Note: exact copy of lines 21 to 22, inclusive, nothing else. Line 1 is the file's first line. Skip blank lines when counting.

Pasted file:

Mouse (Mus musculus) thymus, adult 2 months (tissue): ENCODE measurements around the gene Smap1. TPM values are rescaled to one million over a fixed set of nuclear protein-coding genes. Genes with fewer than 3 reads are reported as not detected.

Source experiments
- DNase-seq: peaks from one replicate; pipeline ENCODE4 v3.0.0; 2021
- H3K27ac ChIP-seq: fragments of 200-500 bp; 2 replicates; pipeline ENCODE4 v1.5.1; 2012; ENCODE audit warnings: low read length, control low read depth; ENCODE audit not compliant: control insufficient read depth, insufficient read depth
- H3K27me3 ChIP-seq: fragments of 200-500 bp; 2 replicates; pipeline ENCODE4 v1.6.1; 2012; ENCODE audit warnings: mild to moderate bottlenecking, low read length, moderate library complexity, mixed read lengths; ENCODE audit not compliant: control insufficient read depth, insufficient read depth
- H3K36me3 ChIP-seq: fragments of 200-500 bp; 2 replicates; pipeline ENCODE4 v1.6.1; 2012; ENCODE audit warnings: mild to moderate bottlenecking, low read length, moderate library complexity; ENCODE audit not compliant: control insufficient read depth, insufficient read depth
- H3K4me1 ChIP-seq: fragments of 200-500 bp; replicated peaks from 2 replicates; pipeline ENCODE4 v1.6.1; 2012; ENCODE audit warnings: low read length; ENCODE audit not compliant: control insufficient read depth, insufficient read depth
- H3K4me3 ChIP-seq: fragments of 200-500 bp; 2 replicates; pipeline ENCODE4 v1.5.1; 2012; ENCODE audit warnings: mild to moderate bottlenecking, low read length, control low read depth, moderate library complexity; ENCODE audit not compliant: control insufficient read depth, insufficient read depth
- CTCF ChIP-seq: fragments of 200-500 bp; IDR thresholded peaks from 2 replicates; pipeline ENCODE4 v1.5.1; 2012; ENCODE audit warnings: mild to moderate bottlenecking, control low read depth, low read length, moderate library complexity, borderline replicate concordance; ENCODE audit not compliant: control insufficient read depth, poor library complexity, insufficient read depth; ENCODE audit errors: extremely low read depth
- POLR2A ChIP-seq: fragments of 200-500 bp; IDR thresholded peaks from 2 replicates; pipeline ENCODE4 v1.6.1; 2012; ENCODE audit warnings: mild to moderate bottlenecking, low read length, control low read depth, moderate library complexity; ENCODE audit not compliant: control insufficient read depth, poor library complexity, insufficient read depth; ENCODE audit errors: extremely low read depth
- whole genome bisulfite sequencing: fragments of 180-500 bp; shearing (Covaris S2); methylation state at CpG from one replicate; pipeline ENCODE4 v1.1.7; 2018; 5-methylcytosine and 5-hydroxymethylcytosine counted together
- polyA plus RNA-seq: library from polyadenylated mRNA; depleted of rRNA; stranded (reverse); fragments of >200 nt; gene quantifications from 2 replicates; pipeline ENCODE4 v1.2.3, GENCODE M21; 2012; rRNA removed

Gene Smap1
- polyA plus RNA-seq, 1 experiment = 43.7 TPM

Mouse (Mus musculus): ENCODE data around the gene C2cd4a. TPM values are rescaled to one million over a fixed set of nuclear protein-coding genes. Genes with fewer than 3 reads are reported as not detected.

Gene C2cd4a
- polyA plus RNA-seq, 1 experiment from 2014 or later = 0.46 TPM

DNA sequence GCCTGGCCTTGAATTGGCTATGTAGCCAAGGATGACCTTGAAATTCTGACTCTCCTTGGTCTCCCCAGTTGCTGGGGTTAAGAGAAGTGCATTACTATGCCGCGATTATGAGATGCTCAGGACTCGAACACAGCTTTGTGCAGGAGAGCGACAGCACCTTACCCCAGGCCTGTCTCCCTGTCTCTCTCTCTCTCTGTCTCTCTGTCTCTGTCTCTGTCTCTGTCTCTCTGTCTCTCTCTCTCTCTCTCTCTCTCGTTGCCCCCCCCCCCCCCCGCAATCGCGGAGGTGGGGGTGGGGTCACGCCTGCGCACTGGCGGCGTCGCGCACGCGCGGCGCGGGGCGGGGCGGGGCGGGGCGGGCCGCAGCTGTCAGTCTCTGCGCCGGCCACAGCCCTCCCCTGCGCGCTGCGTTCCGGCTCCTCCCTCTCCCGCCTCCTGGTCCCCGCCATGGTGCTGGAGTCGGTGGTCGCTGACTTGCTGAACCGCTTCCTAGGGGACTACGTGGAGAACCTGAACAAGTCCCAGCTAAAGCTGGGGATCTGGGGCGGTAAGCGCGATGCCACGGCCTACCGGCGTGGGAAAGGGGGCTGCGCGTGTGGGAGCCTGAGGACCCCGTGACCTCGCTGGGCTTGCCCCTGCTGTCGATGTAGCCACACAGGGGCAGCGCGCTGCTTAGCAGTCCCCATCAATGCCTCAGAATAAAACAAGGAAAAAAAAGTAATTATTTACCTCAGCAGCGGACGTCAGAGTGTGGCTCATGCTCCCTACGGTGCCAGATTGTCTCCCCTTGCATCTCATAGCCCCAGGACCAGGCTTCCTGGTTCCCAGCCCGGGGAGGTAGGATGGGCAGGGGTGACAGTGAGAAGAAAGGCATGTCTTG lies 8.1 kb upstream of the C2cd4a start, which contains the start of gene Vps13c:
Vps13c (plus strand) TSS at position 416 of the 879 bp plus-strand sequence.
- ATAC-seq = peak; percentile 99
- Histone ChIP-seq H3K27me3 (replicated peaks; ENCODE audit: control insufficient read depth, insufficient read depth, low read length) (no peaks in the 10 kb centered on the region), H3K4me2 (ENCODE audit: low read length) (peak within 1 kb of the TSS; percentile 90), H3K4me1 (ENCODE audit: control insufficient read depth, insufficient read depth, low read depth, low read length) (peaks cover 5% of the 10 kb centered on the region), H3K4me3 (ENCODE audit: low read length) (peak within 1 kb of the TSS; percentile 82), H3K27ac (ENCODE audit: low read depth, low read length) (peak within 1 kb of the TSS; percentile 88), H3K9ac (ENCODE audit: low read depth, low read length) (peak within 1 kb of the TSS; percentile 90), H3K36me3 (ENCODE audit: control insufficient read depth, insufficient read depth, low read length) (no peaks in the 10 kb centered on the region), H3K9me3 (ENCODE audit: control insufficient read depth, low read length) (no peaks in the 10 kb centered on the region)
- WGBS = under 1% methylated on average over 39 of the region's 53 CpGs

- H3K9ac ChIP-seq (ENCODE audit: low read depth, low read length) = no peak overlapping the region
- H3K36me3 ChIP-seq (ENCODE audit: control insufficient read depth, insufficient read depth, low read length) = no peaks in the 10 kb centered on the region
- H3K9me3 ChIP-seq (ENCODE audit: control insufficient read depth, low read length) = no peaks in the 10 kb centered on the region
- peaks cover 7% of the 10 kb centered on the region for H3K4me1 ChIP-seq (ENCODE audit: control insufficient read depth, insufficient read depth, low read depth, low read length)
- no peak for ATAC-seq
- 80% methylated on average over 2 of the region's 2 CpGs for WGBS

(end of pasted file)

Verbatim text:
- Histone ChIP-seq H3K27me3 (replicated peaks; ENCODE audit: control insufficient read depth, insufficient read depth, low read length) (no peaks in the 10 kb centered on the region), H3K4me2 (ENCODE audit: low read length) (peak within 1 kb of the TSS; percentile 90), H3K4me1 (ENCODE audit: control insufficient read depth, insufficient read depth, low read depth, low read length) (peaks cover 5% of the 10 kb centered on the region), H3K4me3 (ENCODE audit: low read length) (peak within 1 kb of the TSS; percentile 82), H3K27ac (ENCODE audit: low read depth, low read length) (peak within 1 kb of the TSS; percentile 88), H3K9ac (ENCODE audit: low read depth, low read length) (peak within 1 kb of the TSS; percentile 90), H3K36me3 (ENCODE audit: control insufficient read depth, insufficient read depth, low read length) (no peaks in the 10 kb centered on the region), H3K9me3 (ENCODE audit: control insufficient read depth, low read length) (no peaks in the 10 kb centered on the region)
- WGBS = under 1% methylated on average over 39 of the region's 53 CpGs